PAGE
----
`### this code runs recursive partitioning on purely random U(0,1) ### data and calculates how many correctly classified as coming ### from an even or odd row in the data ### y = rep(c(1,2), 50) simData.rpart.predict = NULL for(noise in c(1, 10, 100, 1000, 10000)) { for(i in 1:50) { simData.y = as.data.frame(cbind(y, matrix(runif(noise*100), ncol=noise))) simData.rpart = rpart(as.factor(y) ~ ., data = simData.y) simData.rpart.class = table(y, predict(simData.rpart, type='class')) simData.rpart.predict = rbind(simData.rpart.predict, c('Dimension' = noise, 'Iter' = i, 'Error' = (100 - sum(diag(simData.rpart.class))))) } } simData.rpart.agg = aggregate(simData.rpart.predict[,3], by=list('Dimensions' = simData.rpart.predict[,1]), mean) p5 <- ggplot(simData.rpart.agg, aes(x = Dimensions, y = x)) + geom_point() + geom_line() + ggtitle('Reduction in Error with Higher Dimensions') + xlab("log(Dimensions)") + ylab("Error") + scale_x_log10(breaks = trans_breaks("log10", function(x) 10^x), labels = trans_format("log10", math_format(10^.x))) + theme_bw() p5 + annotation_logticks(sides = 'b')`

# Summary

In this blog 4 properties of \(P >> N\) data were described and simulations used to show their impact on data analysis: as points move away from each other clusters are disrupted and dendrograms give incorrect results; as points move away from the center estimating the mean vector is less accurate; as distance between all pairs of points converge onto the same value nearest-neighbor analysis becomes less accurate;a and as hyperplanes emerge the ability to predict noise to predict random outcomes becomes very accurate.

What makes this most disconcerting is that results will be generated from analyses but it is not possible to know if they are valid or completely spurious due to the *Curse of Dimensionality*. In our next blog titled **‘Some Strategies for Analyzing Large P, Small N Data’** we will discuss approaches we use when analyzing \(P>>N\) data.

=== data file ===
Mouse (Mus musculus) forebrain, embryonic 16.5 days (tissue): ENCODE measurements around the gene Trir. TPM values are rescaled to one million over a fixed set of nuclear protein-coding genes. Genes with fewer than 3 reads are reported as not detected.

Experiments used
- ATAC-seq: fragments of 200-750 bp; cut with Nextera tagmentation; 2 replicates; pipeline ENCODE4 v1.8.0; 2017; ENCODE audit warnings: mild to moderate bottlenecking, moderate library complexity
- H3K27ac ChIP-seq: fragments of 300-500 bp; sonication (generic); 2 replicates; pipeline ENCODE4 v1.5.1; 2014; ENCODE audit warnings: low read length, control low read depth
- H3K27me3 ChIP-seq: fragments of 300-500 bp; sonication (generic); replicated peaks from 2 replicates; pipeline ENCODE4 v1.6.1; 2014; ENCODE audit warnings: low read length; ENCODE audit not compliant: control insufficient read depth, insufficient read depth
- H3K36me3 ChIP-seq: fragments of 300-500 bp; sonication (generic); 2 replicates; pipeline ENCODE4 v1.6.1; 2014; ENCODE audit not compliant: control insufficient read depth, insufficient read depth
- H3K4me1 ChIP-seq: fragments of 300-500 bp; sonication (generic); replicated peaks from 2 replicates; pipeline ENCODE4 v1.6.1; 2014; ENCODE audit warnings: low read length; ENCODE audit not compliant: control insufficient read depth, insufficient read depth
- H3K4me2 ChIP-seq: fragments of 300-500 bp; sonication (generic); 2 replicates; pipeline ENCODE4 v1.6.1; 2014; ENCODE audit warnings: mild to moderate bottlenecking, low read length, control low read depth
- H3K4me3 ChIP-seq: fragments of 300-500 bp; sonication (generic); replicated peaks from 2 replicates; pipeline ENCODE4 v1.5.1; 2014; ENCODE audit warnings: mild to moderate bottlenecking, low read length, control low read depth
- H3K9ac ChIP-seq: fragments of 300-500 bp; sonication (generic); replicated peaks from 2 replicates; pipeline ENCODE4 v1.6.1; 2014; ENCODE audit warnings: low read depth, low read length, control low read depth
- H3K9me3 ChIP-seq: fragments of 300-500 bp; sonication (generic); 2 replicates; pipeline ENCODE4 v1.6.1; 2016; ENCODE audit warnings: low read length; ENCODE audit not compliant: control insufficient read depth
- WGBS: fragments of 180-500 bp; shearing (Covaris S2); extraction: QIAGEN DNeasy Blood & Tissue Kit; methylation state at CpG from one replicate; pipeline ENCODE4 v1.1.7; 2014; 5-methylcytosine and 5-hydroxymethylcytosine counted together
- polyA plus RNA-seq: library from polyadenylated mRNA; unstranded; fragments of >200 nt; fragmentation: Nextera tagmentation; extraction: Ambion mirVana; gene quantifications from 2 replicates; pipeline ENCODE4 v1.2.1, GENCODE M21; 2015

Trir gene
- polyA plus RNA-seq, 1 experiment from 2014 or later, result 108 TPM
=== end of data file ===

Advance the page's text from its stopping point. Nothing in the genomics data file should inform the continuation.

## About Dr Bill Shannon

Dr. Bill Shannon is a leader in statistical analysis and research. Bill is President and Co-Founder of BioRankings, which provides statistical data analyses and consulting to scientists with complex or highly dimensional data. BioRankings has created analysis solutions in collaboration with Fortune 500 clients as well as researchers at start-up companies. BioRankings customers enjoy the comfort of knowing that their statistical analysis is sound as it stands up to scrutiny from peers up to the FDA. To feed science and innovation, Bill has helped BioRankings secure several NIH Small Business Innovation Research grants.

Bill is Professor Emeritus from Washington University School of Medicine. During his tenure as a Professor of Biostatistics, Bill focused on statistical methods grants in emerging areas of medicine, and worked with researchers when there were no known statistical methods for analyzing their study data.

Dr. Shannon earned his PhD in Biostatistics at the University of Pittsburgh in 1995, and completed his MBA at Washington University in St. Louis Olin School of Business in 2012.

Never one to rest on his laurels, Bill can often be heard saying, “What we have done is nice, but what we are working on next is what’s important.” Bill is always open to discussing data and analysis in search of What’s Next!

## About BioRankings

BioRankings harnesses the talent of our innovative statistical analysts and researchers to bring clarity to even the most challenging data analytics problems. While sometimes this is done by applying off the shelf tools, it can often require the fusion of close **collaboration**, **statistical research**, and **knowledge transfer** to deliver tailored solutions and custom **statistical software**.

Our team focuses on **collaboration **and works with clients to gain a deep understanding of the data problems that need to be solved and how they will impact the field. Our client list includes Fortune 20 companies, small biotechnology companies, universities, and government laboratories.

**Statistical research** identifies the current methods used and, when these are inadequate, develops new methods based on advanced mathematics and probability. With collaborators at top medical schools and academic laboratories, BioRankings researchers have authored over 180 publications and received over $3M in National Institutes of Health SBIR (Small Business Innovation Research) funding.

Emphasizing education, we empower our clients to conduct future analyses through planned, intentional **knowledge transfer**. Researchers build a foundation of understanding of the analytics approaches best for their data types, and analytics staff get support working in new areas.

Finally, our analysts deploy the developed custom **statistical software** in client pipelines and within Domino environments.

Validation, reproducibility, and clarity are values that BioRankings researchers bring to our interactions and software. BioRankings has been delivering custom solutions to clients in medicine, agriculture, and business since 2014.